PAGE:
Despite the tiny size of the available car, I was able to retrieve the Charleesi from university yesterday. Even better, I was able to do so in one round trip. We’re still not entirely sure how we did that – there is a suspicion that the Fiat500 is actually a Tardis.
Fortunately, while playing Tetris with bags, books, and assorted household goods we had sunshine and a gentle breeze. Even the Charleesi’s traditional moment of locking herself out of her own flat was taken in good humour by the concierge who ambled over to let her back in to empty the recycling bin.
And so there it is – the end of one chapter, and the beginning of another for the Charleesi. I still can’t believe we fit all that in such a small car…
Its that time of year when we remember that the Charleesi is still stuck at university and that we really should look at how to bring her home safely.
So Sunday has been set as our target, and we shall retrieve her and her worldly possessions. Somehow. I say this because our car is in for repairs and we have a tiny Fiat500 as a courtesy vehicle in the meantime.
This, as they say, will be interesting. We might get our car back before the weekend but I’m not counting on it. I shall instead be seeing if we can arrange a series of journeys over the next few days.
We’ve all been looking in the DDC for ways to brighten each other up during the lockdown. I mean, we’ve been looking at ways of making life easier as much as possible for as many people as possible too, but in particular we’ve been rallying round to help each other. I think it was brewing anyway, but as Lady B had her birthday recently it prompted a move to send presents that has since expanded across the whole group.
For the most part its sporadic – little things like postcards or small gifts made on a whimsy – but it is a wonderful little spike of pleasure when there’s something unexpected in the mailbox. While this is a thing that could happen at any time, I think the enforced isolation has made the effort more appreciated and more meaningful for both sender and receiver. If so, then I take it as an example of people rising to support each other in adversity – through a series of acts that you could be forgiven for thinking had been a thing long in the past. Now all our various communications channels are sprinkled with little remarks like “Oh I showed x what I’ve made for you”, or “Oh, reminds me I must get to the post office” – and each time I get a little glow in my chest that is almost certainly not heartburn.
It doesn’t make us any better or worse than anyone else just because we’re choosing to reach out to support our friends and partners at this time rather than engaging in some grand gesture to help the world at large. Instead, I hope that it is a trend of rediscovering contact that has been denatured by the immediacy of social media. There is no immediate gratification of a notification on a phone or laptop – its merely something that appears at some point in the letterbox, and is all the more precious for it. I hope its something that catches on among friend and family circles as a rediscovery of a slower way of showing you care. Its less ephemeral that social media, and goes alongside the other ways of showing we care that we already use on a daily basis. I feel incredibly lucky.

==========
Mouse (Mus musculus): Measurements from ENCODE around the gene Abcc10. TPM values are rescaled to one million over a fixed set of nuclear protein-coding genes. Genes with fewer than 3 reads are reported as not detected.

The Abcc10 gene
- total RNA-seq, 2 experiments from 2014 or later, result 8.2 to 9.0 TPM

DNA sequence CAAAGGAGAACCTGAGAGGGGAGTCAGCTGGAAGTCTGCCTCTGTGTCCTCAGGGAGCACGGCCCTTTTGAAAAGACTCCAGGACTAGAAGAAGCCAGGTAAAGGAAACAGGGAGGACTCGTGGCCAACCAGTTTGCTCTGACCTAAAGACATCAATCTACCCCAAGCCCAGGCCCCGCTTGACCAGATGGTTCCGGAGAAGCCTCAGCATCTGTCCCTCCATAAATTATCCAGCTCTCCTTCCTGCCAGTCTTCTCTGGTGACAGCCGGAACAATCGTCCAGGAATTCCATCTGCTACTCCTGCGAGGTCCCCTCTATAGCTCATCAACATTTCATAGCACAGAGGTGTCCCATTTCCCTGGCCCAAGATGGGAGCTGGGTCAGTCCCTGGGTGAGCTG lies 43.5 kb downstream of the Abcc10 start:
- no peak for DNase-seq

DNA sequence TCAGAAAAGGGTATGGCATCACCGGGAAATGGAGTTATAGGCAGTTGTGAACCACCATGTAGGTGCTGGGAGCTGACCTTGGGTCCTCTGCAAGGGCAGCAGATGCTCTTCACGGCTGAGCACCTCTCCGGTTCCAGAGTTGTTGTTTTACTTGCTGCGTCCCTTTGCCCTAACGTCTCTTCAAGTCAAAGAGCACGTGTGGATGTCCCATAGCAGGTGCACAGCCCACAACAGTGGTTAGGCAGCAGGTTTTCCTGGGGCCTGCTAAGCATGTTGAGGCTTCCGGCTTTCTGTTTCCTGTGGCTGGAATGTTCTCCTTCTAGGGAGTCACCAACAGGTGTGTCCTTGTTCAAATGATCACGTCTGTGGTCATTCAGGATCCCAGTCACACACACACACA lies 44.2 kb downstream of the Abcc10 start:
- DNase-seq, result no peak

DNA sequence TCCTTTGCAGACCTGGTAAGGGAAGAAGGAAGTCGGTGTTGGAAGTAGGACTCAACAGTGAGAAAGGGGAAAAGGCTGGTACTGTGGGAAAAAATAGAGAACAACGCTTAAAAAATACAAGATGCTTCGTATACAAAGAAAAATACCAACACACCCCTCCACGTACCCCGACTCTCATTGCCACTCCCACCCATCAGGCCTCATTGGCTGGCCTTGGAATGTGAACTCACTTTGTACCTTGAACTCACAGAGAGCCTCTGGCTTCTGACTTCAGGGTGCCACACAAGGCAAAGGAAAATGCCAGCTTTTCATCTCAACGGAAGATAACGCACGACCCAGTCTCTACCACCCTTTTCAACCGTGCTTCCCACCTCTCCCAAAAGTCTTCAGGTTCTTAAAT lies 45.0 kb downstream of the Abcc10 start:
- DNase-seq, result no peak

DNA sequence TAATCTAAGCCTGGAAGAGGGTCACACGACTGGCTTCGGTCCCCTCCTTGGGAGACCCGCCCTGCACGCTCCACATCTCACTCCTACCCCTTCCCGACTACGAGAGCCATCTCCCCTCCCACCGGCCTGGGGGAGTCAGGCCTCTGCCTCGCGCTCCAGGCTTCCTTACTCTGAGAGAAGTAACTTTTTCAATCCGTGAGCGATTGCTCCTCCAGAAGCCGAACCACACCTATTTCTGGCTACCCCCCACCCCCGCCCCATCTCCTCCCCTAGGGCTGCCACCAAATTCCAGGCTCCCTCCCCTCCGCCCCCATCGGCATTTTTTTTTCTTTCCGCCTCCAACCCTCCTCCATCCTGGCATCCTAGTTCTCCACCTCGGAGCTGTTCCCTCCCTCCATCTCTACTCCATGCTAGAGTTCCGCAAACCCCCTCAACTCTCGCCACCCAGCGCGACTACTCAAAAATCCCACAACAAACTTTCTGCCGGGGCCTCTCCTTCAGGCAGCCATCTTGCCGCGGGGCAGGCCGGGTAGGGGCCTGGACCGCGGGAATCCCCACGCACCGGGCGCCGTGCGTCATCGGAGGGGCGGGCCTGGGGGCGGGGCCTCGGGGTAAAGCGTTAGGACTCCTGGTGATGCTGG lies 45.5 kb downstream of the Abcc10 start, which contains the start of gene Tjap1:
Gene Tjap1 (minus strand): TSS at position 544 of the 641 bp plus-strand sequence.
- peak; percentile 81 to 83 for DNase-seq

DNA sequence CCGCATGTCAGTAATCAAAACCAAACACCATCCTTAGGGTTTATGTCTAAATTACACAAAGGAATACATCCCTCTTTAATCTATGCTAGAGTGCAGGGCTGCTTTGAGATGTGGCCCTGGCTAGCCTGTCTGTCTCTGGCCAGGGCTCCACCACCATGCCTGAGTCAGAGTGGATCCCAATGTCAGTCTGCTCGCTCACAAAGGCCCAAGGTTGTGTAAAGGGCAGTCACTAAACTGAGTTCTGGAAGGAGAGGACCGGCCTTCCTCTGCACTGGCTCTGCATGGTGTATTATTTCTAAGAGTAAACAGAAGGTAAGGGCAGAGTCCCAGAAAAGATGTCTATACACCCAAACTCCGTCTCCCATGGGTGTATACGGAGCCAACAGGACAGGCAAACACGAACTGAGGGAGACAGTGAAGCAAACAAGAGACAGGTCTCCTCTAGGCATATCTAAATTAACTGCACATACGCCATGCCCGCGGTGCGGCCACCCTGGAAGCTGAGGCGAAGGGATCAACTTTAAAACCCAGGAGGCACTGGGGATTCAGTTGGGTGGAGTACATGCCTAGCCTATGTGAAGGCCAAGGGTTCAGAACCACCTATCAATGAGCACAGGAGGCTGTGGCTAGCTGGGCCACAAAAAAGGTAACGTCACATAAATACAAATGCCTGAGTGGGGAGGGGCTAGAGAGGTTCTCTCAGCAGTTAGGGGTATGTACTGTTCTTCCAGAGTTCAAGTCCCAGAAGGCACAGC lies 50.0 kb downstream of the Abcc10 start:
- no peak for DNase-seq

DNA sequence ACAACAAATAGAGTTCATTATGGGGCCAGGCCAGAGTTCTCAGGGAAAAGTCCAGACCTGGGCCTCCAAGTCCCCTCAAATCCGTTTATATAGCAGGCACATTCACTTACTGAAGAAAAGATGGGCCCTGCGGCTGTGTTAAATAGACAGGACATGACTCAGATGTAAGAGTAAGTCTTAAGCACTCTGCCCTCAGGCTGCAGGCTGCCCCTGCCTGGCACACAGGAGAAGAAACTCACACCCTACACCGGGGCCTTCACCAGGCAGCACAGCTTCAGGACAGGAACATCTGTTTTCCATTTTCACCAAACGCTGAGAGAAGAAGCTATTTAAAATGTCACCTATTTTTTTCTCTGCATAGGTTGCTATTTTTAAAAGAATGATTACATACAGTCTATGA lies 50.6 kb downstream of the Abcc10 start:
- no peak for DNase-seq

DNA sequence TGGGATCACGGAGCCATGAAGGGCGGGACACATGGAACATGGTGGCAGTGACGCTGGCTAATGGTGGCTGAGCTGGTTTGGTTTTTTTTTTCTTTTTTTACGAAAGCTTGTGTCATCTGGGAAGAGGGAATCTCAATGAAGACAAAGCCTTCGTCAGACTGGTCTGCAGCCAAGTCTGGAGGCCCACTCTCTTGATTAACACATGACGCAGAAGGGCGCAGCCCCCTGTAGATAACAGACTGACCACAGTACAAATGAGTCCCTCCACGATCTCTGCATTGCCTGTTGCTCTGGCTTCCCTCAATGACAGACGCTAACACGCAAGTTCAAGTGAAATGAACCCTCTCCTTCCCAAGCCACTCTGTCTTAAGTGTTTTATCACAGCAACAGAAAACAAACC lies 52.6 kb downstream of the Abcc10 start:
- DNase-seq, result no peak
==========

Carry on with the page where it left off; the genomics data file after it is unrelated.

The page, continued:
The cub has recently discovered a new activity that has gripped his attention – playing darts. He’s now old enough to be trusted with proper sharp darts rather than the magnetic set that has adorned the door next to his desk, so lady s has registered him with the local darts academy.
His grandfather is of course extremely pleased, and has invested in a high end board and a selection of flights and components so that everyone in the house can have their customised setups to suit their play style. The cub has a practice routine to do every day and so it was that we ended up in a mixed doubles series of darts matches last night. I was in a team with lady s, and the cub was in a team with his grandad.
It was just a lovely quiet family moment of playing together with quiet banter, promises of being dumped if it ended up needing a double one to win, and hardly anyone being hit by rebounding projectiles. I suspect there may be more this afternoon while lady s is at work.
It’s Sunday morning, and at last I have a day off. I can hear pigeons having sex on the balcony, the background white noise of the nearby motorway, and the grumble of my own stomach as it follows me into consciousness.
Yesterday was exhausting but ultimately very rewarding as we had the first session of a chess club in the library. The volunteer running it is very talented, and has worked closely with us to engage parents and children alike. It’s nice to have something good to report.
It may seem a small thing next to a continent on fire, and the first shots and sabre rattling of what may turn out to be another major war, but frankly we need to celebrate the good things as we find them or risk even more overload.